Saturday, July 25, 2009

Masters Districts: July 25, 2009

District Masters Championship Road Race 45+ 7/25/09

By Mark Edwards

Through the late winter and early spring, I often find myself wondering why I get up at four in the morning to race Saturdays when I could be sleeping in. I drive for hours just to endure frozen numb hands and feet while filtering grit out of my teeth from all the water and mud sprayed in my face.

Then along comes a day like Saturday. Pulling into the parking lot for the Diamond Valley Road Race (District Masters Championships) at 6:50 AM, the setting couldn’t have been more perfect. Set in Woodfords, California at 5,600’, the temperature was a very comfortable 66, with a slight breeze. The views and visibility were stunning; it takes your breath away, imparting a sense of awe and connectedness, long vistas of beautiful alpine terrain as far as the eye can see.

To add to the experience, it’s become somewhat of a tradition for my parents to accompany me to this race. They live in the area and enjoy coming out for the day to support me in this crazy sport.

Just as I pulled off the main road, there was Jim’s VW parked right at the start line. Geoff, Joe, and Jim were already in line to pick up their race numbers, I would join them a few minutes later. Larry and Matt Wocasek would also be showing up soon. At registration I asked if the race was on time, last year we’d been delayed over an hour when the CHP didn’t show up as planned, “So far, so good.” That was the answer I’d hoped for.

The four of us warmed up together, joking that we should skip the race and just ride and enjoy this glorious day… Not! We’d worked too hard, and were too amped to miss this race. This was the District Championships after all! We’d trained hard, and all had the potential to place well.

Bob Leibold, of VeloPromo, was Chief referee and joked that we would be starting on time, “after all” he said, “this wasn’t a VeloPromo race.” After a quick run down on the race from Bob, we took off.

VOS sent their very effective, and dangerous, Rick Martyn, Jan Elsbach, and Jon Ornstil to battle for the overall win. Individually each is a threat; together they always factor in the outcome. I knew Jan was riding well, and not surprisingly, Jon and Rick went right to work. Trading off attacks, they made sure we worked to keep them close, while Jan conserved energy in the pack. Once back together, Clark Foy inched his way forward from the base of the first climb. Clark had suffered a bad crash in the early spring, but had worked hard since then, he was eager to test his legs – some of the best climbing legs in the country. He went to the front and applied a little pressure. No fireworks, just a good hard pace that, if maintained, would thin all but the strongest.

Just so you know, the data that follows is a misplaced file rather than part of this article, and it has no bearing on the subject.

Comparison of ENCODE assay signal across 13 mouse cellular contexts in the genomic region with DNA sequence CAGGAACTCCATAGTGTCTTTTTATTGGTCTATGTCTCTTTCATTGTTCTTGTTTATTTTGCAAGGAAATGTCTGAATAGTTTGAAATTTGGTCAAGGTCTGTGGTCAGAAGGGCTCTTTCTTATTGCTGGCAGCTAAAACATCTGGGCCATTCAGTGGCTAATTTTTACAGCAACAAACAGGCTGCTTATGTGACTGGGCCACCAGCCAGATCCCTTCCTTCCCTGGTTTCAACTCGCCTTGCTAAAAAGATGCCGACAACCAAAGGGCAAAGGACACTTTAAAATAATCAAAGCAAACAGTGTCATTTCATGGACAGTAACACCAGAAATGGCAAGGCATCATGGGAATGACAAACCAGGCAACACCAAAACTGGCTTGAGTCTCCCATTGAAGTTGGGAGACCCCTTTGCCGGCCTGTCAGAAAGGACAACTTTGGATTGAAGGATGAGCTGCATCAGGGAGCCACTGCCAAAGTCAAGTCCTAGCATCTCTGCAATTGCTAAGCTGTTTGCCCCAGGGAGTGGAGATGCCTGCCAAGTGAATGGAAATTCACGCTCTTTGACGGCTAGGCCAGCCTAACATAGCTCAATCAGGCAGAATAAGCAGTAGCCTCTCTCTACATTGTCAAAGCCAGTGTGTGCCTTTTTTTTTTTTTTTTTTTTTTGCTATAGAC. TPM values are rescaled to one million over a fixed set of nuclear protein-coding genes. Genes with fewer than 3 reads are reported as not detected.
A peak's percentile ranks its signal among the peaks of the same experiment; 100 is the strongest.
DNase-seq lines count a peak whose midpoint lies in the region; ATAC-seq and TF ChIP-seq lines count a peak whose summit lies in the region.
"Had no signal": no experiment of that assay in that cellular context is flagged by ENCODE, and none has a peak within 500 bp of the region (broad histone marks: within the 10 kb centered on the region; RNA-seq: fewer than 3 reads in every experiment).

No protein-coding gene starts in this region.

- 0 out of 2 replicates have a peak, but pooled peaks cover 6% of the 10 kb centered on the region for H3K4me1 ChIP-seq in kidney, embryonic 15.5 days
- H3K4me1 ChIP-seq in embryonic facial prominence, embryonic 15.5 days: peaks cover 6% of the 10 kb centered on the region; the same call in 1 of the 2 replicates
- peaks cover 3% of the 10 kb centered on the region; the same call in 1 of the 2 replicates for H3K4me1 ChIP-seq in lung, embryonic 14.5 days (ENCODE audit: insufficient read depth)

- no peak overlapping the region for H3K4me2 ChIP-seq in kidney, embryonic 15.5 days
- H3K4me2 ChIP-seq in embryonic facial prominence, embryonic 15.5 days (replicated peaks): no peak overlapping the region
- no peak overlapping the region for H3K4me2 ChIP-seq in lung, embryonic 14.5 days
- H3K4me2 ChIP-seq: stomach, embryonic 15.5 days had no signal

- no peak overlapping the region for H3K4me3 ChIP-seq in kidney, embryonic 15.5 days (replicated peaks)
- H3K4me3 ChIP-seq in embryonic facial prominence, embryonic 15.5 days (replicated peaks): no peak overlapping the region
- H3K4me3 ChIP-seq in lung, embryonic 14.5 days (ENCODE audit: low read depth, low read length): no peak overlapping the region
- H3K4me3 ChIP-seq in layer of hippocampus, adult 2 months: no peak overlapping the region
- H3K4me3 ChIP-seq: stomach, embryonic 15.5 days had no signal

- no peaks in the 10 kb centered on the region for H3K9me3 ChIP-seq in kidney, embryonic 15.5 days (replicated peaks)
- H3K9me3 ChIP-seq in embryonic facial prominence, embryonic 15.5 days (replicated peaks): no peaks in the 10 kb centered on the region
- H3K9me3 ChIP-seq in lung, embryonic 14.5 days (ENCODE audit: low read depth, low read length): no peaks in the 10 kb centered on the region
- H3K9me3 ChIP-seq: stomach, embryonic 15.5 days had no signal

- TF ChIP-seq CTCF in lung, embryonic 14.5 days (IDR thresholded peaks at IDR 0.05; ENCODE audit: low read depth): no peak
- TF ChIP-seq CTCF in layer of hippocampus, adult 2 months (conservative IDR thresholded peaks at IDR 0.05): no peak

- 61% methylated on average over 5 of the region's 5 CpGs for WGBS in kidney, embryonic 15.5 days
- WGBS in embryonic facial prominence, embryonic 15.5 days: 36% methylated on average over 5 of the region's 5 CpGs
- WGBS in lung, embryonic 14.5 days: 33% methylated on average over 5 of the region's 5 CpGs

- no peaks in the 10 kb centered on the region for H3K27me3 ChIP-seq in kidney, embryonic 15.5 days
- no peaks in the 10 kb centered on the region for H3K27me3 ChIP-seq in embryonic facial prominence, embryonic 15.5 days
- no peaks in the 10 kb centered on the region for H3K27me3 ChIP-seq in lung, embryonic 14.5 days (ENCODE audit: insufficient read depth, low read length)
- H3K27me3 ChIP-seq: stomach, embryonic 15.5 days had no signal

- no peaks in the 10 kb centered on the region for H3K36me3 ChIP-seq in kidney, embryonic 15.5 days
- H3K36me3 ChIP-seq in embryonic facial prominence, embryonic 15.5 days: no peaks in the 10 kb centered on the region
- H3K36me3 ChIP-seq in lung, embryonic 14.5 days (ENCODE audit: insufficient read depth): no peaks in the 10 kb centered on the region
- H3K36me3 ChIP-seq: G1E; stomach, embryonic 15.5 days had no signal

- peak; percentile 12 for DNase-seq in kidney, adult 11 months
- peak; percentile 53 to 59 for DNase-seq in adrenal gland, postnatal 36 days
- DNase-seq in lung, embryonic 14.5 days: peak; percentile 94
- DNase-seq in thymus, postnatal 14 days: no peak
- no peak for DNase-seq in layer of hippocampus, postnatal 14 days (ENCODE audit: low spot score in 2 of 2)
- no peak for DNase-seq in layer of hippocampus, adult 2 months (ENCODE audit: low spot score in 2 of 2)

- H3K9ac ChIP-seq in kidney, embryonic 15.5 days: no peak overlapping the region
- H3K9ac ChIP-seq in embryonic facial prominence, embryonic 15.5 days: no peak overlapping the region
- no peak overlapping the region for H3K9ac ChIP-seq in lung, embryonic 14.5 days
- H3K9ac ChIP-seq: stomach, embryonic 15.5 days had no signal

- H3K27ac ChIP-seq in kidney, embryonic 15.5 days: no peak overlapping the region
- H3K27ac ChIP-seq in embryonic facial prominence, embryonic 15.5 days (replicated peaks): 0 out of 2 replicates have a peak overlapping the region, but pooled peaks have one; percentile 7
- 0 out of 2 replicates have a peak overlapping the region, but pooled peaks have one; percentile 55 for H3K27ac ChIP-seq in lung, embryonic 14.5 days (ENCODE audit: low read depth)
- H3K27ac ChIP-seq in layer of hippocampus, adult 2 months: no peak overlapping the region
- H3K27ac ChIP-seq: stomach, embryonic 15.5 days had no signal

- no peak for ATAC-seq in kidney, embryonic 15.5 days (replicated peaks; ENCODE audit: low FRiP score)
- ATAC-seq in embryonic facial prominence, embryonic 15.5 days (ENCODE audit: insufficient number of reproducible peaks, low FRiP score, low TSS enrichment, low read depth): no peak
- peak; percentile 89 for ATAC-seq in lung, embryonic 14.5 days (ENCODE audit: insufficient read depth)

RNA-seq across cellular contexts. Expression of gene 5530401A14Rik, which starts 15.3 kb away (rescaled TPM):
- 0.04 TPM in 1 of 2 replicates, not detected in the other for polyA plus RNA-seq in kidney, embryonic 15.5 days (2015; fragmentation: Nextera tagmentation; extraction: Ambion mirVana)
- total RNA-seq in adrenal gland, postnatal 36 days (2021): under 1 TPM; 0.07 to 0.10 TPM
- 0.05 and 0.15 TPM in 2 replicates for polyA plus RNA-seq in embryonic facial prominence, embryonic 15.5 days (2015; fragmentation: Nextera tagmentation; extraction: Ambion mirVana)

Clark and I ended up off the front on the long run back towards the finish line. We lamented that no one had come with us, so we soft pedaled until the peloton re-absorbed us.

Most of the 11 mile loop on this course is fairly uneventful. From the start it’s roughly 5 miles of beautiful smooth descending pavement. It’s very fun, but tactically not a great place to make much happen. Dropping into it, a couple of times I tried to push the pace. My intention was to create small gaps. I knew it wouldn’t be enough to drop anyone, but every little bit of damage done adds up by the 55th mile. This section is followed by back to back ¾ mile climbs. The 5 times we’d go up these twin climbs would make the race. If you couldn’t hang here, you wouldn’t be there at the finish. Then, the final section is about 4 miles mostly flat. Strong riders would likely seize this section as a good chance to inflict a whole bunch of pain coming off the climb.

Second lap; this time I took the point position on the second half of the climb. Like Clark, I didn’t so much attack it, as set a pace I knew would be out of reach for most guys to do 5 times. Cresting the climb, several guys took the opportunity to ramp up the pace. This “one, two punch” pattern was repeated every lap. It hurt.

On the third lap I dropped my chain cresting the first climb. I watched in desperation as the group rode away from me while my chain rattled around my crankarm. Finally, after what seemed an eternity, my chain was back in place and I was chasing hard. I caught the group at the base of the second climb, just as Kevin Metcalf came forward and showed us what an “attack” should look like. For one thing, he started way earlier, for another, he went REALLY hard. Unlike Clark’s and my earlier pace setting, there was no mistaking Kevin’s intentions. He was going to hurt everyone! And he was going to do it right now, not 2 laps from now. He went at exactly the same time again on the 4th lap, this time only Kevin, Cal Reeder and I were left together at the summit. We attempted to stay away, but I think we were all struggling to recuperate from Kevin’s brutal assent. In short order our group grew, 2 at a time up to about 10 guys.

Starting the climb on the 5th lap we numbered about 12. Somehow I ended up on the front and once again set a brisk, but far from attacking, pace. The false flat between the two sections was eerily easy, as guys prepared themselves for the inevitable last climb of the race.